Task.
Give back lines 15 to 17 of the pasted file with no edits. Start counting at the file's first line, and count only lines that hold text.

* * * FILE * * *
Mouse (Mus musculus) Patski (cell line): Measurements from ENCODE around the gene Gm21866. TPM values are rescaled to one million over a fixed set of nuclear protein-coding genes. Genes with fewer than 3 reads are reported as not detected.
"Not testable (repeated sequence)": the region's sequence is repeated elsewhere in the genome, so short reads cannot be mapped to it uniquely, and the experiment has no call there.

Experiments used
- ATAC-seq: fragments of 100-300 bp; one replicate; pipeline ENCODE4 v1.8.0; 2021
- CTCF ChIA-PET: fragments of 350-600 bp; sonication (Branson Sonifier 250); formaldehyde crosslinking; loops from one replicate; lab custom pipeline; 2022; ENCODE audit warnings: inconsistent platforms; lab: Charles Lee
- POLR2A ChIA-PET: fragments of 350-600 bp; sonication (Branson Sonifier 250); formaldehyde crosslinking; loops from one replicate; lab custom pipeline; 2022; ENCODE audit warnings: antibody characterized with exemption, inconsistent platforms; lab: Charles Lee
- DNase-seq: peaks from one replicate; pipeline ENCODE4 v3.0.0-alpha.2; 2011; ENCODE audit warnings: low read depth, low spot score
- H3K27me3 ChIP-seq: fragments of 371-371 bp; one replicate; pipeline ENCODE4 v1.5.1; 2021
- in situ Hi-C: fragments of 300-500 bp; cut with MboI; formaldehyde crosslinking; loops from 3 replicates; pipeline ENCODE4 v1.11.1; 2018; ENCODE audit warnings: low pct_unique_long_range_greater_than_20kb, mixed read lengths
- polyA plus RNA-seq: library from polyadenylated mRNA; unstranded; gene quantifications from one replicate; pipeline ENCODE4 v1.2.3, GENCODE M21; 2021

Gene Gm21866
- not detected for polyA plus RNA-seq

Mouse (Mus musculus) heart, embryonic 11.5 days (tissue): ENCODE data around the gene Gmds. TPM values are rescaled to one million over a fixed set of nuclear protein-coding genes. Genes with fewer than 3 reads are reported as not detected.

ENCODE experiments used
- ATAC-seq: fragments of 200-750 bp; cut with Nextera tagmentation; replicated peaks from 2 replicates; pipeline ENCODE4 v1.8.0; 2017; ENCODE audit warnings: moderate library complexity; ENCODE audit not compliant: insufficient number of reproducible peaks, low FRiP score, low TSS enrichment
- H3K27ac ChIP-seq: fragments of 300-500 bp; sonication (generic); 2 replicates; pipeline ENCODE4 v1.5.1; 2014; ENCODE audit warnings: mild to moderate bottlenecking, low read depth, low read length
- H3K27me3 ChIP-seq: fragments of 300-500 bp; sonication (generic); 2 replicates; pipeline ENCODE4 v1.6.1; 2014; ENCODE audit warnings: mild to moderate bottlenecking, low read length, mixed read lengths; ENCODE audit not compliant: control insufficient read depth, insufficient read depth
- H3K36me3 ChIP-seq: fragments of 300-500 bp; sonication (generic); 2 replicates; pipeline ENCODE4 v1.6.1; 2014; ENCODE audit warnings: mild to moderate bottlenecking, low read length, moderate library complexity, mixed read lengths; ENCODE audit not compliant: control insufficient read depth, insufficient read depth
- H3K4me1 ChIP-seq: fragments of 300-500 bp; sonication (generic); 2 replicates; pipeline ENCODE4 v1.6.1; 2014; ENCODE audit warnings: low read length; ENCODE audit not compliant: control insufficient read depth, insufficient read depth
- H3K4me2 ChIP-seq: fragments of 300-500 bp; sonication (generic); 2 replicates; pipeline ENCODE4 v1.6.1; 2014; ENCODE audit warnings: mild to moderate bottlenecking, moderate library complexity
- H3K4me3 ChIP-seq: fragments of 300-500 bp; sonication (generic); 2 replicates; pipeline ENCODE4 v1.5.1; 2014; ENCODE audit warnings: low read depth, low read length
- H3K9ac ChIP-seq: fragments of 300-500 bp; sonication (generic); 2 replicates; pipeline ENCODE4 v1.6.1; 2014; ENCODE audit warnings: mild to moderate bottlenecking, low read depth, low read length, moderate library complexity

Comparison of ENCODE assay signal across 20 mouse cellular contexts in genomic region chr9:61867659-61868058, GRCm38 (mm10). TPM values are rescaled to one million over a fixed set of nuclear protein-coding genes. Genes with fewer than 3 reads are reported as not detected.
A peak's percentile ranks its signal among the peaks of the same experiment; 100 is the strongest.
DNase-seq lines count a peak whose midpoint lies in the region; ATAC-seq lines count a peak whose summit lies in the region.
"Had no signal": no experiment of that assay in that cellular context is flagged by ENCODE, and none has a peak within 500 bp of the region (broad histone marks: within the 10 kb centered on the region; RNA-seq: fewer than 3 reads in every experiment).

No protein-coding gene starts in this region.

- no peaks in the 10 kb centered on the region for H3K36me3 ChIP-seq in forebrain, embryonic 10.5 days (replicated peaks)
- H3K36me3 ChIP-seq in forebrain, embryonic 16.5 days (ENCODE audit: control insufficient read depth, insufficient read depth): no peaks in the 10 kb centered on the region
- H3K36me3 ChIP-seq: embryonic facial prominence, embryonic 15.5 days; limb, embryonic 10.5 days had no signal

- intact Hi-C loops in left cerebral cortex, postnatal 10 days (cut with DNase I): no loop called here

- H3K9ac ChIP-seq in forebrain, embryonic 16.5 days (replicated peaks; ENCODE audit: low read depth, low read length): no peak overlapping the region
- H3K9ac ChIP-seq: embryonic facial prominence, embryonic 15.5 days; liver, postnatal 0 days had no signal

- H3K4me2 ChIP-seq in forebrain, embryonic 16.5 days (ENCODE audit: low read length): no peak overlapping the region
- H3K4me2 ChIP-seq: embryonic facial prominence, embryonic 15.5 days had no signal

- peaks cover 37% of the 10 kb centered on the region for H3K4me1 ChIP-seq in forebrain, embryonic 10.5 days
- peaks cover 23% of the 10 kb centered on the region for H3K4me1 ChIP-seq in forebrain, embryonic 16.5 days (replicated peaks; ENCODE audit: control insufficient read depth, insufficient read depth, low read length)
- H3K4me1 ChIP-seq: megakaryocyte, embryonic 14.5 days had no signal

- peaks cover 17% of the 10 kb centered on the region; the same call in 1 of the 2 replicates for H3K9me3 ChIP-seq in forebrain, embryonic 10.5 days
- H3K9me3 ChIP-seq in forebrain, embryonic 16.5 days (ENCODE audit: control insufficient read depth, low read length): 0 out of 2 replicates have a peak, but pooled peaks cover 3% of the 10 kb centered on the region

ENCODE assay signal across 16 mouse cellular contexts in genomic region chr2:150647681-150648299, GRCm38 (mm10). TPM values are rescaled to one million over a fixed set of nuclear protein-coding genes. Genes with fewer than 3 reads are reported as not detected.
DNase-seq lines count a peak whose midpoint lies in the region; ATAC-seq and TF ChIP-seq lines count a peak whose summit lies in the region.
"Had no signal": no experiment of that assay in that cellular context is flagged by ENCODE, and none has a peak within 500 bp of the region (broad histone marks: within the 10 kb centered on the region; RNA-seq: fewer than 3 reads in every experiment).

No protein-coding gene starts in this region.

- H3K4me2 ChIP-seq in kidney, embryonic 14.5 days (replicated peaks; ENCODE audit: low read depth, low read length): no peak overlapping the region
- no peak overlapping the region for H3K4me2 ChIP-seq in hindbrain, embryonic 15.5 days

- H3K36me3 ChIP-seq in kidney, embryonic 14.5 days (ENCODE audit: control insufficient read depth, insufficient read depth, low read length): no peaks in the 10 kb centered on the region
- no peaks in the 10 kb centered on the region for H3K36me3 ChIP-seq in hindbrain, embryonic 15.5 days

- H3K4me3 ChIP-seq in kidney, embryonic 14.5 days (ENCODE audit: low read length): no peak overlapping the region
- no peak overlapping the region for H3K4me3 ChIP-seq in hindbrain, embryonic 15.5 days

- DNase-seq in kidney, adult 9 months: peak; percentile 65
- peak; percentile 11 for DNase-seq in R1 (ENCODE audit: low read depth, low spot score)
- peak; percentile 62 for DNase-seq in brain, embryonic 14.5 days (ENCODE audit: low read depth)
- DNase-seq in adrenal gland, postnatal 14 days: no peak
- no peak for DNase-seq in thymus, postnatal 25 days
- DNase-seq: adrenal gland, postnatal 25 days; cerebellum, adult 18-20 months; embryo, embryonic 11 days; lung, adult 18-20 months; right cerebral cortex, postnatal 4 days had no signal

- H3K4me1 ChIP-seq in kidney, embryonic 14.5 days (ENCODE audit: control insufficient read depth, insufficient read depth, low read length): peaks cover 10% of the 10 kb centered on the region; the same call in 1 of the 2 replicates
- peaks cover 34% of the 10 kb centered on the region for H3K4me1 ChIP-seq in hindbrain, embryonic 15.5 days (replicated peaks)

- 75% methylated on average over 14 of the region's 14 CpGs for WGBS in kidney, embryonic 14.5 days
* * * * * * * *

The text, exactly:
- ATAC-seq: fragments of 200-750 bp; cut with Nextera tagmentation; replicated peaks from 2 replicates; pipeline ENCODE4 v1.8.0; 2017; ENCODE audit warnings: moderate library complexity; ENCODE audit not compliant: insufficient number of reproducible peaks, low FRiP score, low TSS enrichment
- H3K27ac ChIP-seq: fragments of 300-500 bp; sonication (generic); 2 replicates; pipeline ENCODE4 v1.5.1; 2014; ENCODE audit warnings: mild to moderate bottlenecking, low read depth, low read length
- H3K27me3 ChIP-seq: fragments of 300-500 bp; sonication (generic); 2 replicates; pipeline ENCODE4 v1.6.1; 2014; ENCODE audit warnings: mild to moderate bottlenecking, low read length, mixed read lengths; ENCODE audit not compliant: control insufficient read depth, insufficient read depth